Celebrating the 40th Anniversary of the Rehabilitation Act of 1973
The 40th anniversary of the Rehabilitation Act of 1973 gives us a chance to reflect on the progress we've made and the challenges that still exist for people with disability in the 21st Century. As the predecessor to the Americans with Disability Act, the Rehabilitation Act continues to serve as the foundation for enhancing access for all Americans.
Section 504 is the federal law that prohibits discrimination against people with disabilities in programs receiving federal funding. While many people are familiar with the idea of accessible sidewalks, and buses, one of the lesser-known keys to achieving transportation progress for people with disabilities is access to travel training.
Learning to navigate the available options safely and confidently can make a big difference not just in your mobility, but in your quality of life and the number of opportunities open to you.
In particular, learning about transportation and travel training while in school can help students with disabilities develop a strong foundation of travel skills; this foundation then enables them to access and benefit from other services provided under the Rehabilitation Act.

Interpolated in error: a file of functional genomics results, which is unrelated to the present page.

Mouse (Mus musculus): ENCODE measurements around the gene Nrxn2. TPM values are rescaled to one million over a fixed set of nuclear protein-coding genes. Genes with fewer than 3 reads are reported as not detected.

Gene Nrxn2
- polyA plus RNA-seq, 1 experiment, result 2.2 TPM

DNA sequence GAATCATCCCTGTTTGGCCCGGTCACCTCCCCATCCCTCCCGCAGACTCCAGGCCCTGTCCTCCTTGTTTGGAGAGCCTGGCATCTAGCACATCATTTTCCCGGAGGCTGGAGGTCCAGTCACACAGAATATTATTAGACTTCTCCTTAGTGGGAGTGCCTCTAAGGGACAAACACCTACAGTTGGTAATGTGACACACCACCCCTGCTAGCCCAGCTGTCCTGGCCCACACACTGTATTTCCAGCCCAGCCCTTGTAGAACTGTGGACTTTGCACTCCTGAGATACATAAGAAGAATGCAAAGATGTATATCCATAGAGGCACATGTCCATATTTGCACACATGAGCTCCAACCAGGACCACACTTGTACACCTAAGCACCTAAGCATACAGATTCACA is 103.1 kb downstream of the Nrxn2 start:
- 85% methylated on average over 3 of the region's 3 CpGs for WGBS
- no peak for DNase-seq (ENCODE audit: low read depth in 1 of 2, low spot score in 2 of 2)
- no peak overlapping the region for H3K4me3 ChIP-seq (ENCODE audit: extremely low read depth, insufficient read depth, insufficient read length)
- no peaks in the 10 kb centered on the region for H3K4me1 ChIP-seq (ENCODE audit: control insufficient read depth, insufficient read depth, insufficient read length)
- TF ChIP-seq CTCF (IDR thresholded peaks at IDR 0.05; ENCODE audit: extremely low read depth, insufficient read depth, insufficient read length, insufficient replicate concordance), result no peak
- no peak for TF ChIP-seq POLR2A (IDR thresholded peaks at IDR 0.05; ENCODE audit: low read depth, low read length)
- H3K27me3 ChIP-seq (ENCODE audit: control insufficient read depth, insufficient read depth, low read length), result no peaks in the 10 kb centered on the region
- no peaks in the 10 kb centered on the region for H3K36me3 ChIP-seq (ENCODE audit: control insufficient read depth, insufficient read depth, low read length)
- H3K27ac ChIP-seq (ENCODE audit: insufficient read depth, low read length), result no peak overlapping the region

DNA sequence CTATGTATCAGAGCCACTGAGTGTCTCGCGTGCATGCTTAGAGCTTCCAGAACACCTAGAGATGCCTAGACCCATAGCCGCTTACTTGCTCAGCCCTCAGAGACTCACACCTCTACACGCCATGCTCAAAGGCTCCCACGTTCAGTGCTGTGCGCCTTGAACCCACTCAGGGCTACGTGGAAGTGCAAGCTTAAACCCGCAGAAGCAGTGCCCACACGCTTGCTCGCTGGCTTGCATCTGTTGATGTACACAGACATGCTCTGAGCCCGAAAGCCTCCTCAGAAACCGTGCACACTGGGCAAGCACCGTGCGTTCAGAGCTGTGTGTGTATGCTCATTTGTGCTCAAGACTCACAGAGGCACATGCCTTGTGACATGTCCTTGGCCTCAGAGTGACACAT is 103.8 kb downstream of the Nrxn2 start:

To ensure that students are prepared for the future--and that their transition to post school settings is successful--students , educators, parents, and rehabilitation professionals can include transportation education and travel instruction in student coursework, individualized education programs (IEP), and service delivery. Transportation education integrates content about transportation in academics and common core instruction and helps educators embed transportation goals and services in IEPs and transition plans.
The Anniversary of the Rehabilitation Act reminds us that we must do everything in our power to connect all of our citizens to the 21st Century economy. We must ensure that our transportation system is built to connect Americans to jobs, education, health care, and community. And we must make sure that they know how to use our transportation system to grab a rung on what President Obama calls "ladders of opportunity."
This means that we must have safe roads and sidewalks, reliable transit service, and intercity connections that are accessible for all Americans. Not for a few Americans. Not for some Americans. For every American.
Bryna Helfer, Ed.D, is the DOT Deputy Assistant Secretary for Public Engagement.